New Report Shows the Endangered Species Act Works for Birds

By Gustave Axelson
January 11, 2017
Image credits, clockwise from top right: Ian Davies/Macaulay Library, P.W. Sykes/National Digital Library of the United States Fish and Wildlife Service, Moe Bertrand/Macaulay Library, Dena Turner/Macaulay Library, Jean Kohut, Martjan Lammertink. Pie chart: Endangered Species Act: A Record of Success by American Bird Conservancy.
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From the Winter 2017 issue of Living Bird magazine. Subscribe now.

The Endangered Species Act is often criticized. Some conservationists say it’s been weakened and watered down, while other critics say it’s a needless economic drag that benefits lawyers more than animals. In an issues primer for last November’s election, the American Farm Bureau Federation claimed: “the ESA has failed at recovering and delist­ing species since its inception.”

That’s just not true for birds, says a report by the American Bird Conservancy. ABC analyzed population trends since listing for all 96 bird species protected by the Endangered Species Act and found that more than 70 percent were increasing, stable, or have been delisted due to recovery.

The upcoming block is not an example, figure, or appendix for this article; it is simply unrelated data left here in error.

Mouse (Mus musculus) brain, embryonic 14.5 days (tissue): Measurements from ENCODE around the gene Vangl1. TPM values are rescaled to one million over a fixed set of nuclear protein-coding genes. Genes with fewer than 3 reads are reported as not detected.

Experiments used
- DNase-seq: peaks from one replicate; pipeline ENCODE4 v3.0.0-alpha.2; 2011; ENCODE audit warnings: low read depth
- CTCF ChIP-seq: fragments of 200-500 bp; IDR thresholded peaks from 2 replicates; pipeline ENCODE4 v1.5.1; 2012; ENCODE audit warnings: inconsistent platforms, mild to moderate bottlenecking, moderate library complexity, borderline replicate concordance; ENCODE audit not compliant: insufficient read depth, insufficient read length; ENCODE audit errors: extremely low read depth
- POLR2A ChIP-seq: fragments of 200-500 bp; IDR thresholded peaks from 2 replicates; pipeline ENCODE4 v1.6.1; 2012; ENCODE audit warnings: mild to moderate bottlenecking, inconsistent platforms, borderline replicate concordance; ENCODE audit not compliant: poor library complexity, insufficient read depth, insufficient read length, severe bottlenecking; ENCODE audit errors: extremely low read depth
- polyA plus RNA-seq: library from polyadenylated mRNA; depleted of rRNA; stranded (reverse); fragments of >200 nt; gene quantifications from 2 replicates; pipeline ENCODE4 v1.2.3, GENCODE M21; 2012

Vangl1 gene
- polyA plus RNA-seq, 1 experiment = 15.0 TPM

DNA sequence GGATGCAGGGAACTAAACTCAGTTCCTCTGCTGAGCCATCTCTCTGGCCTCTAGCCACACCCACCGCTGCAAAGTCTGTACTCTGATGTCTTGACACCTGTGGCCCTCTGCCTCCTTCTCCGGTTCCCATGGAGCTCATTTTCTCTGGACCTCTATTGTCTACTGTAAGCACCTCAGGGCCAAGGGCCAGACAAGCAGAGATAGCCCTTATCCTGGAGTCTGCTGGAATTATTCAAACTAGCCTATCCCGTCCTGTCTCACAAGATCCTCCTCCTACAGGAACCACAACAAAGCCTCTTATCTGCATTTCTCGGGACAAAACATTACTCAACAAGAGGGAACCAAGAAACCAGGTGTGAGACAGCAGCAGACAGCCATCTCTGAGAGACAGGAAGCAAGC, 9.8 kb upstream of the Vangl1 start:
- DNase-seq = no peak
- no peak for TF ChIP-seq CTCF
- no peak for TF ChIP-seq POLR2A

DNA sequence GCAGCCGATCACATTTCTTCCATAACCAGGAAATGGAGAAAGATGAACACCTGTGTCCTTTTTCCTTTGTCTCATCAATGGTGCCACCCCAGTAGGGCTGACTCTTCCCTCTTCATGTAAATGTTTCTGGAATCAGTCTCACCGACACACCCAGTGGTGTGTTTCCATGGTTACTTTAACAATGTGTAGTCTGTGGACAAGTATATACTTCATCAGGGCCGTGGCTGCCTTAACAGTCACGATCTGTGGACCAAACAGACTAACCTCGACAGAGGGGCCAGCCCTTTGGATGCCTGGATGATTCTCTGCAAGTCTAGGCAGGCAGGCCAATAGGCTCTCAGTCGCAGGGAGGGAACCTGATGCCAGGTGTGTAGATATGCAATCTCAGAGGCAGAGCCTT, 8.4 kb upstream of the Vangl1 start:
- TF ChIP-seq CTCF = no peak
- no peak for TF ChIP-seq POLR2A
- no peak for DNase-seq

“The Endangered Species Act is needed more than ever. In the past five years, sev­en U.S. bird populations were listed as threatened and endangered species,” said Steve Holmer, vice president of policy for the American Bird Conservancy. “On the bright side, our recent analysis shows that once listed, most birds are recovering, thanks in part to the ESA’s safety nets.”

Why does the Endangered Species Act protect subspecies?

Genetically distinct populations within a single species are important reservoirs of evolutionary diversity. Quite often, upon closer examination by scientists, some of these so-called subspecies are recognized as entirely unique species of their own, such as with Bicknell’s Thrush and Bell’s Sparrow.

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